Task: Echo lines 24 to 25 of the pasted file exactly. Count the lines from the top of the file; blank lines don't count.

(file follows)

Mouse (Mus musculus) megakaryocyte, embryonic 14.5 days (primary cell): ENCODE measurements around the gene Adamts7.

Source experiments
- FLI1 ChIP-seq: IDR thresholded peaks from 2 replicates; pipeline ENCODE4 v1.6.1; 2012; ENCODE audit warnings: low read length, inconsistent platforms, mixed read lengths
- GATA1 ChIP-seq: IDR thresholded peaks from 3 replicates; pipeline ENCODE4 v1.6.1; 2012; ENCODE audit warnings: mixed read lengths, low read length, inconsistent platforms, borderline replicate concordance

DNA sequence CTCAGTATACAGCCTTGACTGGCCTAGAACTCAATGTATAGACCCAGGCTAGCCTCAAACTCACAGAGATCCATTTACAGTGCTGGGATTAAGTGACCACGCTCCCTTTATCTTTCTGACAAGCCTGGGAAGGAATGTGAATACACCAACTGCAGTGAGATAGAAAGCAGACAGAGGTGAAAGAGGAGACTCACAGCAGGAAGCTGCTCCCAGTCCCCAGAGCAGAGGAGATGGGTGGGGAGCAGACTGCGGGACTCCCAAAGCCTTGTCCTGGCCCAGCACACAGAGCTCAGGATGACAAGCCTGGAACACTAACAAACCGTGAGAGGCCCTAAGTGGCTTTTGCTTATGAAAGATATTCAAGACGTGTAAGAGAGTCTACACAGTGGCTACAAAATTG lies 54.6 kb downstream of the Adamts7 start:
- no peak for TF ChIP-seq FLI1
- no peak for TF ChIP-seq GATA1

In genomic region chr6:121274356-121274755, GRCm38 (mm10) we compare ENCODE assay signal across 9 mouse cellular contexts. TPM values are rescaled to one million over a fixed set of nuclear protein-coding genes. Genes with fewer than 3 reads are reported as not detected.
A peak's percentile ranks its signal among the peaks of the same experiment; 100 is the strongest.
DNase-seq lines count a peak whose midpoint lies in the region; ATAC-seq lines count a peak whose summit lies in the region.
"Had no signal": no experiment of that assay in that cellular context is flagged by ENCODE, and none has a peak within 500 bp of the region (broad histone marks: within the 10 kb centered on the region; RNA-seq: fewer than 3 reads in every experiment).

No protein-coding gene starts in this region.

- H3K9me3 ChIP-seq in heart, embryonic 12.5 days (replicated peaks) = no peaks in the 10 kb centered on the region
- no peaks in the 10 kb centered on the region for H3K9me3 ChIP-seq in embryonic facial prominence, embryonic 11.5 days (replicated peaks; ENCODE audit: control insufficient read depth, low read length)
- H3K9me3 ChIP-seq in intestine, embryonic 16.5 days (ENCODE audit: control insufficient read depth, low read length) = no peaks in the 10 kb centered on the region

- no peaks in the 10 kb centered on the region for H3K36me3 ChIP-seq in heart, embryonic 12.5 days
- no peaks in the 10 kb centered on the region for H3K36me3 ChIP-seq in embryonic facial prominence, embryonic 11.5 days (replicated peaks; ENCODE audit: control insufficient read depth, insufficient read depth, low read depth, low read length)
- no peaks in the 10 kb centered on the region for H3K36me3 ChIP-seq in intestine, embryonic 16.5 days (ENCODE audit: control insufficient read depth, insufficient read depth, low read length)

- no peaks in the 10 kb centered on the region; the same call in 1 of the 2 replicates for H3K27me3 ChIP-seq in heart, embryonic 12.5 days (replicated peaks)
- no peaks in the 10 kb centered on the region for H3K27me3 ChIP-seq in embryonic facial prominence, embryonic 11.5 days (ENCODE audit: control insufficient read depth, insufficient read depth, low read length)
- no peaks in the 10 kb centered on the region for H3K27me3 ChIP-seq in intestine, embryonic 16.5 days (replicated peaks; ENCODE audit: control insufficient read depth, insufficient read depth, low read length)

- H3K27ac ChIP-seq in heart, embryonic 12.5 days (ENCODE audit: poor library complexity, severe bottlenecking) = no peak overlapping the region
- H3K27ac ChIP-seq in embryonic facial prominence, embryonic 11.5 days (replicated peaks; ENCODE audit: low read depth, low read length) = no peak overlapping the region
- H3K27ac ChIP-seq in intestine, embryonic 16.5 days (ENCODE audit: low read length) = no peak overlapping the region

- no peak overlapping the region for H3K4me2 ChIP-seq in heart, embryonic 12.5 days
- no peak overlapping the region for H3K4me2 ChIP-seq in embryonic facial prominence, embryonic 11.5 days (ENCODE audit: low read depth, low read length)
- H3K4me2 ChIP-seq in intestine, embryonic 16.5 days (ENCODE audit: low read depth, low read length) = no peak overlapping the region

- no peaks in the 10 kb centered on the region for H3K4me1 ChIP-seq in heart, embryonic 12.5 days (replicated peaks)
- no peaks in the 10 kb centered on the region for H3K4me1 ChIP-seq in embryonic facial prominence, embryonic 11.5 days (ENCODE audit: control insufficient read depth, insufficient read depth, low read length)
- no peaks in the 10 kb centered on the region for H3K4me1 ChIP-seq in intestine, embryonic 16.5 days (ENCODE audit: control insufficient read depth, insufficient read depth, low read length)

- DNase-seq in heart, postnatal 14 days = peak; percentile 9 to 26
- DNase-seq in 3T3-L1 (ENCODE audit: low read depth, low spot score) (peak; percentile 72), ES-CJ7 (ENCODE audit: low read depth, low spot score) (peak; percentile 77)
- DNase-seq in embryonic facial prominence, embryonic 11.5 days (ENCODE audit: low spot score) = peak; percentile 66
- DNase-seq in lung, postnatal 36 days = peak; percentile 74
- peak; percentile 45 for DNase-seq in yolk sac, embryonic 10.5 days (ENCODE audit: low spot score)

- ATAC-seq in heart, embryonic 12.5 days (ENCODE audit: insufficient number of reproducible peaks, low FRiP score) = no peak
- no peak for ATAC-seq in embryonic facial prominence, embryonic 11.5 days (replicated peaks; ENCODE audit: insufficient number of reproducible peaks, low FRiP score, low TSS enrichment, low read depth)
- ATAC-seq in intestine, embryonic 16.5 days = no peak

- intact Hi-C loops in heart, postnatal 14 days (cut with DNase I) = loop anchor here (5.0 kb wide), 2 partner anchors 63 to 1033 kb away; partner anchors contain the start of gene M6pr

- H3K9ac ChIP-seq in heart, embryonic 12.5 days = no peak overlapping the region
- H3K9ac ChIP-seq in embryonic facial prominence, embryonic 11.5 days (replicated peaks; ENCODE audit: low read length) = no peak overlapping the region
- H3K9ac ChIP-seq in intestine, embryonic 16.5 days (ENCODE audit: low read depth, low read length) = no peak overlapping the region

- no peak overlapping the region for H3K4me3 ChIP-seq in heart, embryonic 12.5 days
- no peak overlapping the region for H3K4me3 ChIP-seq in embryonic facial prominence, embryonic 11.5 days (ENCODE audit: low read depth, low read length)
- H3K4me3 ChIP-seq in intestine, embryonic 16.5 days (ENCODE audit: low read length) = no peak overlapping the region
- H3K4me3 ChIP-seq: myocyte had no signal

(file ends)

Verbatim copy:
- H3K27ac ChIP-seq in intestine, embryonic 16.5 days (ENCODE audit: low read length) = no peak overlapping the region

- no peak overlapping the region for H3K4me2 ChIP-seq in heart, embryonic 12.5 days